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New Iran sanctions aim at ships, weapons

Wed., May 19, 2010

WASHINGTON – The United States and other major powers, brushing aside Iran’s latest offer to address international concerns about its nuclear program, proposed a detailed list of punitive new measures on Tuesday against the Islamic regime.

The sanctions, which would limit arms sales to Iran and authorize searches of ships for suspected weapons, were formally presented by the United Nations’ five permanent Security Council members for consideration by the full 15-member group. But officials acknowledged that deliberations among the polarized Council members could take weeks, and might be snarled by Iran’s last-minute offer Sunday to try to defuse growing international pressure on the regime.

The sanctions proposal was announced at a moment of high drama, coming a day after Iranian leaders, flanked by Brazilian and Turkish officials, announced an agreement on a nuclear material swap they said should relieve international concerns.

The Iranian offer, though received skeptically by most world powers, appeared to retard an intensifying effort to force Iran to the negotiating table.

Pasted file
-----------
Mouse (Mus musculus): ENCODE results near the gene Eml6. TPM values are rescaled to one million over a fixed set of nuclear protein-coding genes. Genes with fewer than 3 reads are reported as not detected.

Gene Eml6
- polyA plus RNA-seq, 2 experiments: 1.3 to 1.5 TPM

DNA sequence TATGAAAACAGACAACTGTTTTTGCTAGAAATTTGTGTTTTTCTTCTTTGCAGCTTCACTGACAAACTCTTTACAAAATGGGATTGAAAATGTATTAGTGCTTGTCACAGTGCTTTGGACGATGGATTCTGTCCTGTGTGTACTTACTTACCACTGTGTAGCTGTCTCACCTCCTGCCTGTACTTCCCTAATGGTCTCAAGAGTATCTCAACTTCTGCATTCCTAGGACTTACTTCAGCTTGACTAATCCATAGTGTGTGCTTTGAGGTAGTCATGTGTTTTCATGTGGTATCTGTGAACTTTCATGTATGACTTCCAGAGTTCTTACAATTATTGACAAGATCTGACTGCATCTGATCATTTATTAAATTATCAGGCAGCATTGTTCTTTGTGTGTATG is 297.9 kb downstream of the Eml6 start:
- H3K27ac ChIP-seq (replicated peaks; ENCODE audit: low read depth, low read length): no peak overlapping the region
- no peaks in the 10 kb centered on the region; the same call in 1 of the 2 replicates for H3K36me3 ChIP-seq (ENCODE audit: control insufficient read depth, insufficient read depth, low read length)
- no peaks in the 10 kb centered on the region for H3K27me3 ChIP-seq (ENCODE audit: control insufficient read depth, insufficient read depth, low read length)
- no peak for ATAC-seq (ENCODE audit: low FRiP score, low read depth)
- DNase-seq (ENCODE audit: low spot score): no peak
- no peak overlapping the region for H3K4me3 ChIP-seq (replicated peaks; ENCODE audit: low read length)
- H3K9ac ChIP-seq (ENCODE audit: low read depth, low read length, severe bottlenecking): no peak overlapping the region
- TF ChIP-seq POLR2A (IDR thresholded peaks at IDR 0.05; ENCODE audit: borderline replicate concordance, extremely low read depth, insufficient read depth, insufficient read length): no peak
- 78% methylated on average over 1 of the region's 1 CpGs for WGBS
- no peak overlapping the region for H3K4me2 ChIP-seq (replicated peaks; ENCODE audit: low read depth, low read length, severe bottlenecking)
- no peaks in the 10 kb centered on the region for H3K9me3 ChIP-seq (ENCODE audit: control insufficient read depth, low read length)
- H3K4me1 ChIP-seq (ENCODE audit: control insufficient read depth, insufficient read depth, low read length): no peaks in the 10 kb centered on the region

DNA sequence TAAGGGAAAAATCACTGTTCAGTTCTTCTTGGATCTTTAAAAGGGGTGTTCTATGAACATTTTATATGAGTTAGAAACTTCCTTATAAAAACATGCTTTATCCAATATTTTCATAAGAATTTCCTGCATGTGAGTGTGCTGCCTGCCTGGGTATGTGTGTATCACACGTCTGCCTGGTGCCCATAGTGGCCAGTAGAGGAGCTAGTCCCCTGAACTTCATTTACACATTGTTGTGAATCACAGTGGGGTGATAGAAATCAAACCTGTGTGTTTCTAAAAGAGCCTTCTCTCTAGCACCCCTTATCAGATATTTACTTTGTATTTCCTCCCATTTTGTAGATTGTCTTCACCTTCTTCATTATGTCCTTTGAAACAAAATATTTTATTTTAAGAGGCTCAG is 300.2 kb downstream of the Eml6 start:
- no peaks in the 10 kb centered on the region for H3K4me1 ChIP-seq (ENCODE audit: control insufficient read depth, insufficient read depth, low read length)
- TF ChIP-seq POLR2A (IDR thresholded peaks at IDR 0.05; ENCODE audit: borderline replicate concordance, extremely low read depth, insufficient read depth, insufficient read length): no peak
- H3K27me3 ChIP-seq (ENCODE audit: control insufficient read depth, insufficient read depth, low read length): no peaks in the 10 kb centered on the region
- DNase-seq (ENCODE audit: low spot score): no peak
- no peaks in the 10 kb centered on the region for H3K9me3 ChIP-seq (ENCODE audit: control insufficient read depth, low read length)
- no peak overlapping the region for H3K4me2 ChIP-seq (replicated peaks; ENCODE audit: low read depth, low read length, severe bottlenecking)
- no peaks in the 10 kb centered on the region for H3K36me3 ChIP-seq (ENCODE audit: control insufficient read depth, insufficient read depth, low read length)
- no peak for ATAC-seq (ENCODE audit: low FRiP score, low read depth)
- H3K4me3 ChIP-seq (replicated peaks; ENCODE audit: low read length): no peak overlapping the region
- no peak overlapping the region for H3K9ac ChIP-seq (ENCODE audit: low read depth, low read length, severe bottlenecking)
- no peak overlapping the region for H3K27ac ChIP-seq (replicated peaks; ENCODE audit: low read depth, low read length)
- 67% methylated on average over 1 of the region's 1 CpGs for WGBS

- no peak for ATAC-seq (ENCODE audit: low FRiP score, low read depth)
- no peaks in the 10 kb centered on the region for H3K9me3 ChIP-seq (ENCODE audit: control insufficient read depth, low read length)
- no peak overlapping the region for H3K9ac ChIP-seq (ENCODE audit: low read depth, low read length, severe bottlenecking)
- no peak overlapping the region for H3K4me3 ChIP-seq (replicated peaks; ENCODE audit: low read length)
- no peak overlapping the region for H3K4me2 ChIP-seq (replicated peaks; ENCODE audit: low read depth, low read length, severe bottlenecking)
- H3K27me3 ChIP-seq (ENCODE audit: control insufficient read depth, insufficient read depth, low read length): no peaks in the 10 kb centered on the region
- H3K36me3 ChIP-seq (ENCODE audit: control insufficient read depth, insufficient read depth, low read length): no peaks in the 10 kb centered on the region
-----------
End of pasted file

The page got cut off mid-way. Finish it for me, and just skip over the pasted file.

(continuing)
However, Secretary of State Hillary Rodham Clinton disclosed at a Senate hearing Tuesday that the United States and its Western European allies had finally won agreement from China and Russia, longtime holdouts, on a new sanctions package.

“This announcement is as convincing an answer to the efforts undertaken by Iran over the last few days as any we could provide,” Clinton said.

U.S. and allied officials portrayed the proposed sanctions as a major step, but acknowledged they may not be sufficient to force Iran to halt its uranium enrichment program and comply with U.N. demands.

But the U.N. sanctions likely would be combined with other sanctions imposed by individual countries and groups of nations, adding more pressure.

The package also sets up a new program of surveillance over all arms sales to Iran.


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